The final model was the central one. This one is also a variant, though perhaps a more famous one. He is, of course, another version of Mordini from the Nightmare Legion. Considering he is supposed to be in a Nurgle army he has come out a little, well, purple. My reasoning is thus; he was a Slanneshi or Tzeentch Chaos champion who was killed by the Plague Lord's forces and resurrected as an undead champion - in thrall to a hated master. I am sure Nurgle would find such a situation most amusing. 

Here is the completed unit for my Nurgle force. As I said before, I wanted to make each skeleton different but not feel the need to make them look like a Nurgle unit. These are the raised dead that have fought against my army, not followers of the Father of Flies. I had fun with the different shield designs and with the paper banner. Keeping things a bit generic helps me in other ways, as adding some of my other painted skeletons (completed way back when in the early days of this blog) creates a ten figure unit for my undead force. 

Take a look! 

What do you think of my skeletons?


More Excellence from Pantheon of Chaos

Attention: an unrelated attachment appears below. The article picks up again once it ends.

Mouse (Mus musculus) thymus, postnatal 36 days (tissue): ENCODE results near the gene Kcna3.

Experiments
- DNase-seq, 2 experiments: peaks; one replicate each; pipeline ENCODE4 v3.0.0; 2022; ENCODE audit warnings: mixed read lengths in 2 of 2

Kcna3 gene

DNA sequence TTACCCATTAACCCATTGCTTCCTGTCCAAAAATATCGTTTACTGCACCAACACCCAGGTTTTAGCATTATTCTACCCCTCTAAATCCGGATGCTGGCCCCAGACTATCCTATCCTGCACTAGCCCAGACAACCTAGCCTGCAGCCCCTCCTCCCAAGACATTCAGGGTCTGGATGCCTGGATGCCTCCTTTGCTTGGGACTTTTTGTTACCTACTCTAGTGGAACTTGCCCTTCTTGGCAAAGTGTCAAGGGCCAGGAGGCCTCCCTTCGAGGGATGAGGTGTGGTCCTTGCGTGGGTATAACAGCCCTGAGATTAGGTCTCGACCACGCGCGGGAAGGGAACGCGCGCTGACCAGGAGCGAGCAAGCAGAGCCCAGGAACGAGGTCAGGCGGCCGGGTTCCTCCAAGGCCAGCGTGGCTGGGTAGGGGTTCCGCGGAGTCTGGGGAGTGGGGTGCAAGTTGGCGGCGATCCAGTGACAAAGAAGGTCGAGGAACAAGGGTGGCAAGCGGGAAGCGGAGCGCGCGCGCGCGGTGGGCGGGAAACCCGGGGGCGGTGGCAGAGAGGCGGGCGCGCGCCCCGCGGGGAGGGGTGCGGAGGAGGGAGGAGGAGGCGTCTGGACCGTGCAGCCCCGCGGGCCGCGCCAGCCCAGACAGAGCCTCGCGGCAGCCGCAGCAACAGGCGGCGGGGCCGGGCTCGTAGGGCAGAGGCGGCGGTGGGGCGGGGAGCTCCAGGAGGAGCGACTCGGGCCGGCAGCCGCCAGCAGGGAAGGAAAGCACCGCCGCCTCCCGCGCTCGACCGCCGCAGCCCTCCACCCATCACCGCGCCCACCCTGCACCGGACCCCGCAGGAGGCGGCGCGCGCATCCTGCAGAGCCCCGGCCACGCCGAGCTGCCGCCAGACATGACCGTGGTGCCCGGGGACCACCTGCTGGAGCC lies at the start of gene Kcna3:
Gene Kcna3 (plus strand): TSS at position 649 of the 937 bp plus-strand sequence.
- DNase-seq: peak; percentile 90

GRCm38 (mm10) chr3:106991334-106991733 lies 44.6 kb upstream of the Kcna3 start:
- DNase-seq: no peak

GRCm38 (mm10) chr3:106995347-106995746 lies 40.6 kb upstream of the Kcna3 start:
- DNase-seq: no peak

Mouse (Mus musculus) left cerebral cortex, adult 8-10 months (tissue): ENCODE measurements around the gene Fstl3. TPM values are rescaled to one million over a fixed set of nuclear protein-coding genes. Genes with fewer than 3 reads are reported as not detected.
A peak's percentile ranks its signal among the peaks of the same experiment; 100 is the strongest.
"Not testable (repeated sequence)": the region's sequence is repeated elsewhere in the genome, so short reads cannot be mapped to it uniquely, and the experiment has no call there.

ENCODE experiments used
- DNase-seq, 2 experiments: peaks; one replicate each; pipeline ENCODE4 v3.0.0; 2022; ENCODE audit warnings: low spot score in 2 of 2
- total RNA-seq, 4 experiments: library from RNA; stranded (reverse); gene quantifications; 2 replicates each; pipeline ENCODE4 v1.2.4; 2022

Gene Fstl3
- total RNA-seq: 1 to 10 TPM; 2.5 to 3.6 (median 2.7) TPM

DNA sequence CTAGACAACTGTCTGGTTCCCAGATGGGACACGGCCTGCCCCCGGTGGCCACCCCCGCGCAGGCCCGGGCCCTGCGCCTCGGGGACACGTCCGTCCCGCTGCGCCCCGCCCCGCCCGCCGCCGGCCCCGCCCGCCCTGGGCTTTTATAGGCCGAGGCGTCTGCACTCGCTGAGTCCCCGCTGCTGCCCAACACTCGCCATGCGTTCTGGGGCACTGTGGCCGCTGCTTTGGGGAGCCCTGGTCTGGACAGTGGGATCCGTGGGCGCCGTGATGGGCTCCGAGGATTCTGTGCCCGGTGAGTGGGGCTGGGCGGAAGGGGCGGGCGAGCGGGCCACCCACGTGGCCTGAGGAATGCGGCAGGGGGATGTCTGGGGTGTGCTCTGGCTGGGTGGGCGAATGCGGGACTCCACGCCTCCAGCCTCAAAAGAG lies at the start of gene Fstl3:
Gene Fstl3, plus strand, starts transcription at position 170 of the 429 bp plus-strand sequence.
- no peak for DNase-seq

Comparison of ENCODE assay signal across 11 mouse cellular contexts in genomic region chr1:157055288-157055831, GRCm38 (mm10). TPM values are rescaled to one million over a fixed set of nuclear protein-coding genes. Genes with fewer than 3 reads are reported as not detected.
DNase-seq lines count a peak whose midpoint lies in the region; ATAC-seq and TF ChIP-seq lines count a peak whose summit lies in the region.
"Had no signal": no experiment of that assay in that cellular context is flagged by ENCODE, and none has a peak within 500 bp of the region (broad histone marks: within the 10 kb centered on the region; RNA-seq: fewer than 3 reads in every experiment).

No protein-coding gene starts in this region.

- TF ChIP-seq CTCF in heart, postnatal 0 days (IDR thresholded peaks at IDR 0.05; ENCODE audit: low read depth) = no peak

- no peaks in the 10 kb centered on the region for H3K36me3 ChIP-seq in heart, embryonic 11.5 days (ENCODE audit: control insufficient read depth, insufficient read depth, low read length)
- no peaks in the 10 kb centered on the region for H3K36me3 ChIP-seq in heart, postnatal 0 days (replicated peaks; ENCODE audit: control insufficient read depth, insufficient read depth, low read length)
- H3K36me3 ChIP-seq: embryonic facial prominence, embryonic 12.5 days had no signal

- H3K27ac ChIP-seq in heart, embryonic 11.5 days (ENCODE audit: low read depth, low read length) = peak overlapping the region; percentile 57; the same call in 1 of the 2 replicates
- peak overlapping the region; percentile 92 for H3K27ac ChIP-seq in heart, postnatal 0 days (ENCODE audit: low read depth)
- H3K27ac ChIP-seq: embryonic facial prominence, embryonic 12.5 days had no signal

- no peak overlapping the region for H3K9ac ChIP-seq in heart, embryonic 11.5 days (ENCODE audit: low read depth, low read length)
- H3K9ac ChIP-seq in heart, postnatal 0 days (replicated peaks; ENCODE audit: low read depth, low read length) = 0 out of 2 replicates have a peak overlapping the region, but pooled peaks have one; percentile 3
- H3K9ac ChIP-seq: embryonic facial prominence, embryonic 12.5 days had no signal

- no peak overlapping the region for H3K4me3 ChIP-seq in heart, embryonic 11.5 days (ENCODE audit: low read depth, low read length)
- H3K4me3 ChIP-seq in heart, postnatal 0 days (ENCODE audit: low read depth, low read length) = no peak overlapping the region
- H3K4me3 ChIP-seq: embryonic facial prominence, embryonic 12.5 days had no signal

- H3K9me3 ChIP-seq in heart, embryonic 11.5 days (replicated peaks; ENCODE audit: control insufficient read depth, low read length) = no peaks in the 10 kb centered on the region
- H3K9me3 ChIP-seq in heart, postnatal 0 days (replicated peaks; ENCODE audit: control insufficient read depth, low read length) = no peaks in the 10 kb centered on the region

You wouldn't fancy meeting these two lads down a dark alley? Though, I am certain the chap on the left buys his ale at our local supermarket. As promised, here is my second post about the goings on over at the Pantheon of Chaos. Diego sent me a load of WIP shots the other day and I am more than a little excited to share them. Time draws near (fingers crossed) to the Kickstarter too, and you can be sure that I shall help spend the news of it's launch when time. 

Perhaps you are wondering what the rest of this mutated masterpiece looks like. Well, scroll down to find out...

Sculpted by Diego, this two headed thug reminds me of the famous Realm of Chaos era beastman of similar design. Though the resolution of the photograph is not great, you can see that there is plenty of textural detail on the model, as well as a tiny nod to Nurgle on the mace head. The brace of daggers on the front of the chest are also a nice touch. 

Alessio has been working on this armoured chaos hobgoblin recently. Though I am not a fan of the impossibly sized morning star, the baroque chaos armour really floats my boat, so to speak. I love painting the details on the little faces GW's '80s designers adorned on some many a chaos warrior, and it is pleasing to see the trend continue in the 21st. 

A mighty nose on him as well! 

Speaking of hobgoblins, I think I reported before that Kev Adams has produced a single model for the project, with hopes that he can contribute more in the future. Again, there are the faces, not only one the 'two heads' but all over the armour too.